Introduction: The research found consistent associations between workplace exposures across a wide range of sectors and the development of chronic obstructive pulmonary disease (COPD) independently of or in concert with cigarette smoking.
Objective: To present the epidemiological evidence for COPD among never-smoking workers from occupations associated with exposure to dusts, gases and/or fumes (dusty occupations) performed in R. Macedonia in the period 2011-2015.
Methods: Prevalence and characteristics of COPD were assessed in the groups of bricklayers, cotton workers, grain workers, diary farmers, and welders. In addition, an equal group of administrative workers matched to dusty occupation workers by age and smoking status were studied as a control. Each study was performed by the same study protocol including questionnaire for respiratory symptoms in the last 12 months, baseline and post-bronchodilator spirometry and COPD diagnosis.
Results: The prevalence of overall and particular respiratory symptoms in the last 12 months was higher in the dusty occupation groups as compared to their prevalence in the groups of matched administrative workers. The mean values of all measured spirometric parameters, both baseline and post-bronchodilator, were lower in the dusty occupation groups than in the groups of matched administrative workers. The prevalence of COPD was significantly higher in the dusty occupation groups as compared to its prevalence in the groups of matched administrative workers, varying from 10.7% in diary farmers, 10.8% in grain workers, 11.4% in cotton workers, 14.9% in bricklayers to 15.2% in welders. At the same time the COPD prevalence in the groups of matched administrative workers varied from 2.3% to 4.3%. COPD in all examined groups was close related to age over 45 years, as well as to duration of employment over 20 years in dusty occupation groups.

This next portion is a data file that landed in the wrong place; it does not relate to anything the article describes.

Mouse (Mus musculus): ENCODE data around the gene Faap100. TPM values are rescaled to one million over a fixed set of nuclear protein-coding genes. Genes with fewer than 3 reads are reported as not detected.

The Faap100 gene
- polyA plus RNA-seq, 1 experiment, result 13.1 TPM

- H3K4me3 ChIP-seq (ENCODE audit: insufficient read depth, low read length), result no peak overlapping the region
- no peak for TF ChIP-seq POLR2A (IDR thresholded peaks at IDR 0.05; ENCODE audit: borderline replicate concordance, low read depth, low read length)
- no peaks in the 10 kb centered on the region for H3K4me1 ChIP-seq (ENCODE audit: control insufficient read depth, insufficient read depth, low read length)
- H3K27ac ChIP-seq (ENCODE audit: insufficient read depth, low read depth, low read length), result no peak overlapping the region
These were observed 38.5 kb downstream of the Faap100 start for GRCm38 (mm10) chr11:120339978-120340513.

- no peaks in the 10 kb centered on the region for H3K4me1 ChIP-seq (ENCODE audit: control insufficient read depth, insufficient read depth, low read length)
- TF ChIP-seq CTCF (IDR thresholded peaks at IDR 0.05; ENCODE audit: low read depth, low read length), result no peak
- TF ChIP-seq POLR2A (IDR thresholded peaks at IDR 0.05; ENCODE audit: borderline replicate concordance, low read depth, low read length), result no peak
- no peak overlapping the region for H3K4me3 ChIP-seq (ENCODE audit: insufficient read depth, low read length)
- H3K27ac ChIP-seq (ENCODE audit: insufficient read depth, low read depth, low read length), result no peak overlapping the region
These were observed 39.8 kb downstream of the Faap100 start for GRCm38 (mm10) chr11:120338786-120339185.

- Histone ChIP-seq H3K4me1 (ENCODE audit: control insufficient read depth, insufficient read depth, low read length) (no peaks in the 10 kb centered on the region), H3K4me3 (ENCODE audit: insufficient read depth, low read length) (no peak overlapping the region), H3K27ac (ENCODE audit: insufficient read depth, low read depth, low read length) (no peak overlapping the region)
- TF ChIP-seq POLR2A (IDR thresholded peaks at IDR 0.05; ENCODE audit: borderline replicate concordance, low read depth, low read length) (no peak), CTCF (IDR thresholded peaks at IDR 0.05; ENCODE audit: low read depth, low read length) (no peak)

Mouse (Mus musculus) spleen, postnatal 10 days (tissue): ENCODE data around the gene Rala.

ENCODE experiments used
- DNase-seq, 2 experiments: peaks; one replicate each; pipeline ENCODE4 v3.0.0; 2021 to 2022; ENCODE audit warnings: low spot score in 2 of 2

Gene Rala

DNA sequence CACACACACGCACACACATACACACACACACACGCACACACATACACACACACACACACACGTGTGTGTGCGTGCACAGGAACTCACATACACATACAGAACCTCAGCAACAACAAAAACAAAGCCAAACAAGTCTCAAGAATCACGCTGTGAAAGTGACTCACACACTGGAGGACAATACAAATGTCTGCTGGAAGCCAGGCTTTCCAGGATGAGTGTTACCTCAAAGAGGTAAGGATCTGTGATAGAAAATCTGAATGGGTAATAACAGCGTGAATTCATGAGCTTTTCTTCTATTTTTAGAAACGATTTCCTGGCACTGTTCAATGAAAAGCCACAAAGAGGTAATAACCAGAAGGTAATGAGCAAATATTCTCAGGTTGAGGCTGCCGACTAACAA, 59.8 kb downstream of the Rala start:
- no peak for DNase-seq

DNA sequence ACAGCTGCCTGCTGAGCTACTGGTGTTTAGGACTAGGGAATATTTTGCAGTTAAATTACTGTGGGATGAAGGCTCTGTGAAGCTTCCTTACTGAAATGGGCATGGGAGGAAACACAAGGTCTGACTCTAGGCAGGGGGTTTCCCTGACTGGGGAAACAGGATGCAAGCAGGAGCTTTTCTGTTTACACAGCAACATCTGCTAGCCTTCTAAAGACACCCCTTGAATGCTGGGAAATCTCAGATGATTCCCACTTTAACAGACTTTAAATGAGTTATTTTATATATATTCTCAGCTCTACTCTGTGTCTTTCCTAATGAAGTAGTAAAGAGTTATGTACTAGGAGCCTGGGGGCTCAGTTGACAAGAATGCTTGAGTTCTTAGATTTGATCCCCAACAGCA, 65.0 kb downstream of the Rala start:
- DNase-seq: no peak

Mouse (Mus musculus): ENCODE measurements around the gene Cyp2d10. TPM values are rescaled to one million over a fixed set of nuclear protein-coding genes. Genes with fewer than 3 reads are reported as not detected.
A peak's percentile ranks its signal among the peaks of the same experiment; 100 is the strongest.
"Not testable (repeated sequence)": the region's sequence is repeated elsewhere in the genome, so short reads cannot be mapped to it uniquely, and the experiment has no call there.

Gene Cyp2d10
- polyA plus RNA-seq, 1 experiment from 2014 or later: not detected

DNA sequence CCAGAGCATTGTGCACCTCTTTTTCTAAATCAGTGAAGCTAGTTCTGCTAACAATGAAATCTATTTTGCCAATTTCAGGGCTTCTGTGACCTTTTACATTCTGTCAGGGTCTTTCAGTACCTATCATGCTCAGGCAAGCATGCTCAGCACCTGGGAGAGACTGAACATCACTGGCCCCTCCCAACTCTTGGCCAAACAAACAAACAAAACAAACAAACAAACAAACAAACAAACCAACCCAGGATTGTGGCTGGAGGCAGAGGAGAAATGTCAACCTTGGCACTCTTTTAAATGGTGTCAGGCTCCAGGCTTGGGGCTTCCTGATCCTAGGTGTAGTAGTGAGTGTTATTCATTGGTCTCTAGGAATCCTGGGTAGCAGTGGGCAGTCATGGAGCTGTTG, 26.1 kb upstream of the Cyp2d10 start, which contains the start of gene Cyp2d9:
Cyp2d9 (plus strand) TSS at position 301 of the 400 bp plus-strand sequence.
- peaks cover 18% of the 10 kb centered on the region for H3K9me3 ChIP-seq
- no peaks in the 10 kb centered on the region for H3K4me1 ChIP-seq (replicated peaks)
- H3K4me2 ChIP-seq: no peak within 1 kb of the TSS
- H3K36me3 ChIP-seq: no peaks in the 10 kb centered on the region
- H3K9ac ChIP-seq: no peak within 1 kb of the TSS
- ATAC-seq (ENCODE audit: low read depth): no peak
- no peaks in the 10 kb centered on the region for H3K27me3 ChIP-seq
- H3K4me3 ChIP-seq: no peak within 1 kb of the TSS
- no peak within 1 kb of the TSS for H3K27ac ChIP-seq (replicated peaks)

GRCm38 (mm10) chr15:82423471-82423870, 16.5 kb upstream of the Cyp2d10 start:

Conclusion: Findings from the presented studies indicated that certain occupational exposures may be associated with the development of COPD. Findings from the presented studies also indicated a need of implementation of adequate preventive measures in order to protect respiratory health of exposed workers.
Published on: Aug 24, 2016 Pages: 32-36
University of Parma, Italy
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Democritus University of Thrace , Greece
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Peter J Catalano
Tufts University, USA
Archives of Otolaryngology and Rhinology
Cardiometabolic Research Institute, USA
Journal of Cardiovascular Medicine and Cardiology